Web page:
The study also said that the level of salinity in 79,000 hectares of affected land in the Khulna district was identified as S3 – meaning the salinity ranged from 8.1 deciSiemens per metre (dS/M) to 16dS/M. The more salinity in the soil, the harder it is to grow crops.
Similarly, 62,000 hectares in Patuakhali, 99,000 hectares in Satkhira, 62,000 hectares in Bagerhat and 38,000 hectares of salinity-affected lands in Barguna were also tagged S3.
In 1973, some 8.33 lakh hectares of land in 19 coastal districts were affected by salinity, the study said. Now that figure stands at 10.2 lakh hectares.
The increase in soil salinity has had a major impact on the cultivation of rice, Bangladesh's main crop.
According to the Bangladesh Bureau of Statistics, rice production has been on the decline along the southwest coast. Boro paddy cultivation in Khulna district, for example, went from 209,550 acres in 2000-2001 to 121,130 acres by 2014-2015, according to data from the Bureau. The same trend held for two other rice cultivation seasons, Aman and Aush.
Aman acreage, usually cultivated in December and January, went from 850,850 acres in 2000-01 to 247,129 acres in 2014-15, while Aush rice, cultivated during the July-August cropping season, fell from 31,390 acres in 2000-01 to 8,392 acres by 2014-15.
The ongoing adverse situation was highlighted by the Intergovernmental Panel on Climate Change (IPCC) in its fifth assessment report.
“Bangladesh is identified as being at specific risk from climate change due to its exposure to sea-level rise and extreme events like salinity intrusion, drought, erratic rainfall and tidal surge, which will hamper the country’s food as well as livelihood security and public health," the report said.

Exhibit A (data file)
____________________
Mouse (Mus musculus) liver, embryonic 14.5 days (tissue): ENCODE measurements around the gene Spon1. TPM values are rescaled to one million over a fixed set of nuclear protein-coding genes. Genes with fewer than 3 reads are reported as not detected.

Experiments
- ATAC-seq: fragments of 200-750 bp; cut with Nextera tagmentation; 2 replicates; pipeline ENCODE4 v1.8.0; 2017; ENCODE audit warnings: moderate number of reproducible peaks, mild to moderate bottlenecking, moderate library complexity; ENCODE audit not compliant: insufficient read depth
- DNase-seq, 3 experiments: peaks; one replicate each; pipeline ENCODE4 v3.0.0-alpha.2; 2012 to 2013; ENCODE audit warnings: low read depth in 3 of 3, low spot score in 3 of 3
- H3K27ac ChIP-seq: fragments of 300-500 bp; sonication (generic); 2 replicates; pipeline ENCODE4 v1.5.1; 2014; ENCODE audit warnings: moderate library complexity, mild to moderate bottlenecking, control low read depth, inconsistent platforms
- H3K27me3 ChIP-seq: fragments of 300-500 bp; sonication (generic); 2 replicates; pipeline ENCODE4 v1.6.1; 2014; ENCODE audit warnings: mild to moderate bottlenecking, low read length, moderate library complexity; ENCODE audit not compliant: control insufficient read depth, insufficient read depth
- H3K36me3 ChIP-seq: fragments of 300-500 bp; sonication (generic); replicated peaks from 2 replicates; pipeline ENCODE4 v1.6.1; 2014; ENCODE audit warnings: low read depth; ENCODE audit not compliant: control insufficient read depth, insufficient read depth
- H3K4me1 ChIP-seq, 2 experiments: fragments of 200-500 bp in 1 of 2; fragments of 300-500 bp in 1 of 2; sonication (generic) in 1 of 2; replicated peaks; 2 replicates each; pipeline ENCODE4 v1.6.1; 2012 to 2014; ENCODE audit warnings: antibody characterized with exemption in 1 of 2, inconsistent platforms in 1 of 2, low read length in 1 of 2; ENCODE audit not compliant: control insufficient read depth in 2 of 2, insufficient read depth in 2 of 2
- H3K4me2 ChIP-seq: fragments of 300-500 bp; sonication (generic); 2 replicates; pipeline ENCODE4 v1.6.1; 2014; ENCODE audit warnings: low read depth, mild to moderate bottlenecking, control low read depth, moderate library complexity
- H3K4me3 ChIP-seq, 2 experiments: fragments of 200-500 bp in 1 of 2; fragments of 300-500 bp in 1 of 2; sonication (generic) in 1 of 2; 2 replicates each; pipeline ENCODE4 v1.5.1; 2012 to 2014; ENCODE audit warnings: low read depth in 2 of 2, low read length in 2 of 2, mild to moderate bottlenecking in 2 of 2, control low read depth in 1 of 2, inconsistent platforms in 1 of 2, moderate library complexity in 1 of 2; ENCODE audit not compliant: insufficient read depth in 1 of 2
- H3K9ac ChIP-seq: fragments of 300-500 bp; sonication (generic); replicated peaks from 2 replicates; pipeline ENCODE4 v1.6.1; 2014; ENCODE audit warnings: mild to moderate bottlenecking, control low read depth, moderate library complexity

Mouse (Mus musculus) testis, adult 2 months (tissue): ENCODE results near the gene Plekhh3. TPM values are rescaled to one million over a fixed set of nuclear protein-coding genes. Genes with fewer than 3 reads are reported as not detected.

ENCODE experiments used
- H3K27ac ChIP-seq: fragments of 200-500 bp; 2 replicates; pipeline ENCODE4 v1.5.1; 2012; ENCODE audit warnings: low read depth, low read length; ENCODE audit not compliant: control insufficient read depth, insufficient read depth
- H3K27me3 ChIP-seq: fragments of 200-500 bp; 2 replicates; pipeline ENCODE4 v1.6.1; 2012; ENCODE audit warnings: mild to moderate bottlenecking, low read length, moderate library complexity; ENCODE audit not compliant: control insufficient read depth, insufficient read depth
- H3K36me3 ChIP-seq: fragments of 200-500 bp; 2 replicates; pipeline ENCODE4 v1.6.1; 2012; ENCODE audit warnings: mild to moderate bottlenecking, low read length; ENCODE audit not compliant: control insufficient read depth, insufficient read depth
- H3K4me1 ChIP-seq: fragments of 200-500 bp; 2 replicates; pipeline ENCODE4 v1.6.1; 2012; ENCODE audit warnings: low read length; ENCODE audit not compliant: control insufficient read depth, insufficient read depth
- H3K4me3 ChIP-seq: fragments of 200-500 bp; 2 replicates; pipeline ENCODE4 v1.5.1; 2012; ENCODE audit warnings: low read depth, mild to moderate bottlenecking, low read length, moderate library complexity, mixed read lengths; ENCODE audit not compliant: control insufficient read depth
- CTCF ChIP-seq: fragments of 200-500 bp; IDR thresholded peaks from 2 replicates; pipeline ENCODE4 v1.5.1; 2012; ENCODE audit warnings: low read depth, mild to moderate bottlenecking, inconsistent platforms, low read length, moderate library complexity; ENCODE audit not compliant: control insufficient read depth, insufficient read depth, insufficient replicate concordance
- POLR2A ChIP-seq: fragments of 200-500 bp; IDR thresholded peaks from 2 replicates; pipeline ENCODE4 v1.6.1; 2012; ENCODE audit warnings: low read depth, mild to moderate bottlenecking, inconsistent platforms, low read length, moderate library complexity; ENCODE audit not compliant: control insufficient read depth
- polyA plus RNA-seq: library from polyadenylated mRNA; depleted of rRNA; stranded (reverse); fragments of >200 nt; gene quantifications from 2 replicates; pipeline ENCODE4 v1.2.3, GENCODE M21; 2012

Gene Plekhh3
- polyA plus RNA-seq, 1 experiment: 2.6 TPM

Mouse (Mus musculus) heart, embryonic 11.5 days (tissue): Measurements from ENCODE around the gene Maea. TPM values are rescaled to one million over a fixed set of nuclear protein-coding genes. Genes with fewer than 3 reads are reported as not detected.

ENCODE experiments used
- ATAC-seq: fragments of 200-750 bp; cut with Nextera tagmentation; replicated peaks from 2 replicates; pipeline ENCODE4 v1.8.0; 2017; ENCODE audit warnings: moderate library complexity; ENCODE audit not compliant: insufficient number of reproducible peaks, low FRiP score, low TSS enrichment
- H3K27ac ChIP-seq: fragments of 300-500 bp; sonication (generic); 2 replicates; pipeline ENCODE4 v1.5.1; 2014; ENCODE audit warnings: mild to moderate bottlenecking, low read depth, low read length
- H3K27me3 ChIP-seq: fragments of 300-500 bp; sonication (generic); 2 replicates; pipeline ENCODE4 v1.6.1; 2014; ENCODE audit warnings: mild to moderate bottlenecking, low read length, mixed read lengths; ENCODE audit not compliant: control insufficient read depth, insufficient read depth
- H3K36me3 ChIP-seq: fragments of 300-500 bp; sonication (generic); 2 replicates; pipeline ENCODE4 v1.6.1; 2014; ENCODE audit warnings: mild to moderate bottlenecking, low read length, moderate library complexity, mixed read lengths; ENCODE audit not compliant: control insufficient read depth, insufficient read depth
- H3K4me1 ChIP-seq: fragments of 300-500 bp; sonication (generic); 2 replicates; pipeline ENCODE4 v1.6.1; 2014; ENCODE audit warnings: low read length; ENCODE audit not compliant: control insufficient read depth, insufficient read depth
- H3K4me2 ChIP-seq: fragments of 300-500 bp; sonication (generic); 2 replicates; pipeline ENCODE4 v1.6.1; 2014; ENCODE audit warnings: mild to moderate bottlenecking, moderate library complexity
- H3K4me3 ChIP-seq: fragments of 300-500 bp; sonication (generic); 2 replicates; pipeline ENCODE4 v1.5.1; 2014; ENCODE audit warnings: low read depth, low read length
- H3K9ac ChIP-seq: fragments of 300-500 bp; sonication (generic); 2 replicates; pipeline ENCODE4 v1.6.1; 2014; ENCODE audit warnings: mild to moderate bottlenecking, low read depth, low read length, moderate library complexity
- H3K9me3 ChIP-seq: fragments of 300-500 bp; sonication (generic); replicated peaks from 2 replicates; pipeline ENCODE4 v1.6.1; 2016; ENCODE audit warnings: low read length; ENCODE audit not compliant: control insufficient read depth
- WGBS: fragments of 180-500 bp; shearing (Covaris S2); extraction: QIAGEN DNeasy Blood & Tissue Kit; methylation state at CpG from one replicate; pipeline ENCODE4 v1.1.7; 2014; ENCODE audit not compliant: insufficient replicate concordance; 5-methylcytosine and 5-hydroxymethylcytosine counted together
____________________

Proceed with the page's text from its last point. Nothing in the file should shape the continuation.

Changes in livelihoods
To cope with the current challenges, locals, including the Munda people, are adopting alternative livelihoods, such as shrimp cultivation, fish and crab farming or goat rearing.
Many people have turned to working as seasonal migrant labor, said Marina Juthi, a local development worker engaged with Initiative for Right View (IRV), a non-profit focused on social and economic justice, biodiversity and climate change.
But many of these new livelihood options are not labor intensive, creating large-scale unemployment.
A Munda boys plays on a fence in Tepakhali Village in September / Credit: Abu Siddique
The Bangladesh Rice Research Institute and the Bangladesh Institute of Nuclear Agriculture have introduced more than 10 saline-tolerant rice varieties across the coast to try and aid farmers. But they haven't gained much traction, in part because these rice varieties are new and in part because they are only capable of growing in soil with a salinity level less than 8dS/meter.
And so much of the Munda community remains vulenerable in the face of cliamte change of poverty. And in such cases, rituals are often the first thing to go, said Juthi.
“When securing three meals a day is difficult," she said, "holding on to traditions that no longer makes sense is a distant dream for them.”
This story was produced under the Earth Journalism Network’s Bay of Bengal Story Grant, a three-year initiative supported by the Climate Justice Resilience Fund.